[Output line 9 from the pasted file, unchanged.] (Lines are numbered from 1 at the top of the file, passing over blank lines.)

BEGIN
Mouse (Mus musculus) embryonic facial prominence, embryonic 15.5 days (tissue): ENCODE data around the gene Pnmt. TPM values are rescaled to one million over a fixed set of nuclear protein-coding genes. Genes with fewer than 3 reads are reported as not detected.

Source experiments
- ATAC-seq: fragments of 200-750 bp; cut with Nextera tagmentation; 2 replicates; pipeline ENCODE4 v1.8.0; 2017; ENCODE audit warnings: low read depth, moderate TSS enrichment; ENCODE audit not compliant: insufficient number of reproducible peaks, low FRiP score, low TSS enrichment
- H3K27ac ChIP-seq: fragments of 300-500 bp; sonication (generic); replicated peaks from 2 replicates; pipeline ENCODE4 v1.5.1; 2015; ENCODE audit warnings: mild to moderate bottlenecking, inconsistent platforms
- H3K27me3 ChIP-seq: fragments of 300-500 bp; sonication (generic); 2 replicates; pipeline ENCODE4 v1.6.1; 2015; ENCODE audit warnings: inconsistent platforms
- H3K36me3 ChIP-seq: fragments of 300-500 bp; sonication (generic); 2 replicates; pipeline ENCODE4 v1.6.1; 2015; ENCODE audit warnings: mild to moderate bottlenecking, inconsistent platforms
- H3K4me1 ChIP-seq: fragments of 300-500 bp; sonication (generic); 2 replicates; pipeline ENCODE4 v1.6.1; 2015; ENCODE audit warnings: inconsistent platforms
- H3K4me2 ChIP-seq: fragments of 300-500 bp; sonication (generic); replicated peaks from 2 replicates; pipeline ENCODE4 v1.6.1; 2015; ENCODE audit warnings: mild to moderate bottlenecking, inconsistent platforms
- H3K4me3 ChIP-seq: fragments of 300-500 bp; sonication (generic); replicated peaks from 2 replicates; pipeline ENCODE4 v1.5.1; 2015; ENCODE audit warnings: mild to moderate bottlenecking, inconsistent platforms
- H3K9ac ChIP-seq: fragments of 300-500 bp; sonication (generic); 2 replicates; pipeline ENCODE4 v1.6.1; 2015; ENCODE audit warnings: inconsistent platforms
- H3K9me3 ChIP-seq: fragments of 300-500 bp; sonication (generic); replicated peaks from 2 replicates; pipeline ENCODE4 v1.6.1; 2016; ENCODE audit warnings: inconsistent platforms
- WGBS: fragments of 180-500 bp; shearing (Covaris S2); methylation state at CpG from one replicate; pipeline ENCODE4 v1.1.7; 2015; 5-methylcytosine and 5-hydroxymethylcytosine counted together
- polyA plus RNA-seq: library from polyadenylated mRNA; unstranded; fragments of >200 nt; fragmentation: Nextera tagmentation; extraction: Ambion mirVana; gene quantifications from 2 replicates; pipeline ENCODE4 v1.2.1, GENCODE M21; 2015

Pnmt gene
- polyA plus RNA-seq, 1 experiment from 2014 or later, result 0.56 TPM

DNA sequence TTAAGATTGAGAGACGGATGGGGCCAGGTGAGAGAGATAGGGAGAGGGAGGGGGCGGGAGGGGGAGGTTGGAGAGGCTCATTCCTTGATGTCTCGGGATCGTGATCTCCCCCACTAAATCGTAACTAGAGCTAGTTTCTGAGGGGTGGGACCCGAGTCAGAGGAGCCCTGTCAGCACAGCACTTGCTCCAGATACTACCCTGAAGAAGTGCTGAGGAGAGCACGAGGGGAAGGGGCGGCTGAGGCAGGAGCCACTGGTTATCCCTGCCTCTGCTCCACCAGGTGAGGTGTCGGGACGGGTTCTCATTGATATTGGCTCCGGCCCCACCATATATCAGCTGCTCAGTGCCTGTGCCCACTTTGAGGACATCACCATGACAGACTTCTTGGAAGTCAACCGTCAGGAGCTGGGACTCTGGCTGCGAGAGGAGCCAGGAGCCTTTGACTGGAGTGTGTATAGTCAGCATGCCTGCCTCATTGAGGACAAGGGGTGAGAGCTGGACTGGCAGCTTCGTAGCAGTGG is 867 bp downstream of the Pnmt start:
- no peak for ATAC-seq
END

- H3K4me3 ChIP-seq: fragments of 300-500 bp; sonication (generic); replicated peaks from 2 replicates; pipeline ENCODE4 v1.5.1; 2015; ENCODE audit warnings: mild to moderate bottlenecking, inconsistent platforms